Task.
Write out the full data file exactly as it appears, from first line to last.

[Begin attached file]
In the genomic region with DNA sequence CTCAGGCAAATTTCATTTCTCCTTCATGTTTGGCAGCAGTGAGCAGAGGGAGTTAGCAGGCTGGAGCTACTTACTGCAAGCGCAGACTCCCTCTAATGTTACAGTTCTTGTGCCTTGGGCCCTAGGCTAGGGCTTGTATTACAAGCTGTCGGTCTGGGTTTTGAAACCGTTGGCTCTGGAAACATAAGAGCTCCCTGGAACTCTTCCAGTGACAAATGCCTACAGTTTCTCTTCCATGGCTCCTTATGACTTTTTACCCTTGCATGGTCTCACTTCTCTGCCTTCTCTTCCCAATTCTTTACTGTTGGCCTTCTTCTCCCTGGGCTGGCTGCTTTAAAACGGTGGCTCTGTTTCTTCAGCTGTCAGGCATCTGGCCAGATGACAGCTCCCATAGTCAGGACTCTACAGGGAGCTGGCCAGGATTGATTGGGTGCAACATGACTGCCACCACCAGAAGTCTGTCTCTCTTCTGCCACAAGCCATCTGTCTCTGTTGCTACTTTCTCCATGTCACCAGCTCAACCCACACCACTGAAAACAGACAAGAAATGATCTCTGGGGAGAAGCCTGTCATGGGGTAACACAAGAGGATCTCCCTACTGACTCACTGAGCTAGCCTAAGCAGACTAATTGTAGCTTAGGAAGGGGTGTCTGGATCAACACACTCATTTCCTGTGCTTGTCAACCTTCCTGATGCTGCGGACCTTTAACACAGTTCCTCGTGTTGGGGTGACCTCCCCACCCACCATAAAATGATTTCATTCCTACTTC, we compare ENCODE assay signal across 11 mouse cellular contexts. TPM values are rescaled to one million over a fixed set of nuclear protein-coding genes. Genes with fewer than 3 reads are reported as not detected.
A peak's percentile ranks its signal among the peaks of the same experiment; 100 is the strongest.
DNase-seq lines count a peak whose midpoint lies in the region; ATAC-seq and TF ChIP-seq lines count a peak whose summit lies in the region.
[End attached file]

In the genomic region with DNA sequence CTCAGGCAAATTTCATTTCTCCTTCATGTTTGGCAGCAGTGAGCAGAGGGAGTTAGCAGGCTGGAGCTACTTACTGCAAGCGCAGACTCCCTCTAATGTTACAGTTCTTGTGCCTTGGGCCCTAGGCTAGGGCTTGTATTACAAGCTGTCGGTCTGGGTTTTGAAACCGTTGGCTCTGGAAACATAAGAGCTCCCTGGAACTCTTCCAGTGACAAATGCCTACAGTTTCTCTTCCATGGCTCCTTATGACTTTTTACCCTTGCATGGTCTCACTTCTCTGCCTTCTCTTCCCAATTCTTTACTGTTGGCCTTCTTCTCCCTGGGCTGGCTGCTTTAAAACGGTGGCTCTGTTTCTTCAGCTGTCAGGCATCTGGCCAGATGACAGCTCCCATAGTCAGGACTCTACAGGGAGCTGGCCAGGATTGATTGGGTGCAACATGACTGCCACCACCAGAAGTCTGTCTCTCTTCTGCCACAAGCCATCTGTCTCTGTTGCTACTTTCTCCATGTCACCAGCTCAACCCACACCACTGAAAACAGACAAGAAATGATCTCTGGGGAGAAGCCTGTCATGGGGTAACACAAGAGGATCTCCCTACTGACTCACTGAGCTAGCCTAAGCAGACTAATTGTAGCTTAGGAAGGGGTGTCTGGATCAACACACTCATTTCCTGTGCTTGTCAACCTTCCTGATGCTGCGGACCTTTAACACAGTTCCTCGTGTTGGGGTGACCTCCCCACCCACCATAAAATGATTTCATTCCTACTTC, we compare ENCODE assay signal across 11 mouse cellular contexts. TPM values are rescaled to one million over a fixed set of nuclear protein-coding genes. Genes with fewer than 3 reads are reported as not detected.
A peak's percentile ranks its signal among the peaks of the same experiment; 100 is the strongest.
DNase-seq lines count a peak whose midpoint lies in the region; ATAC-seq and TF ChIP-seq lines count a peak whose summit lies in the region.